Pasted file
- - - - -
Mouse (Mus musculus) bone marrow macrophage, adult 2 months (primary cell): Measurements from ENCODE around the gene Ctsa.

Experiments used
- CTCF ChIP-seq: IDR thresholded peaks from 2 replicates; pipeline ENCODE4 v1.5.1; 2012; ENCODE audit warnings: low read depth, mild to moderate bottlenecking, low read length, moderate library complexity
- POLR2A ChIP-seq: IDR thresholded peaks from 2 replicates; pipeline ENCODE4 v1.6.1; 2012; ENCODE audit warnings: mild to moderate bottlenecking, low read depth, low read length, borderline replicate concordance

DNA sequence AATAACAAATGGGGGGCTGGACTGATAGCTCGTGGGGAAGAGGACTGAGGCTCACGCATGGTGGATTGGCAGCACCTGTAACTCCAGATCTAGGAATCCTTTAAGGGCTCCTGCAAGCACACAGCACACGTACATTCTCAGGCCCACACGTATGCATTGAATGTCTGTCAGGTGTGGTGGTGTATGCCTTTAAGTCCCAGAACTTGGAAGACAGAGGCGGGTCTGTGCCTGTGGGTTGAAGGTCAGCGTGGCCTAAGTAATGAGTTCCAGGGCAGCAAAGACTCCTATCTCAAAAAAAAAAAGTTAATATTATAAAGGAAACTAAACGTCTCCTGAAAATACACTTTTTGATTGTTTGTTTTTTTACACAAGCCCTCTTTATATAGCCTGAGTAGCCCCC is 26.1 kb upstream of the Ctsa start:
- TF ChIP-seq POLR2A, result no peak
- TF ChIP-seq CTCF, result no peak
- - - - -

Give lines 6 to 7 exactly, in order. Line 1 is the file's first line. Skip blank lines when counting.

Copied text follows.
- TF ChIP-seq POLR2A, result no peak
- TF ChIP-seq CTCF, result no peak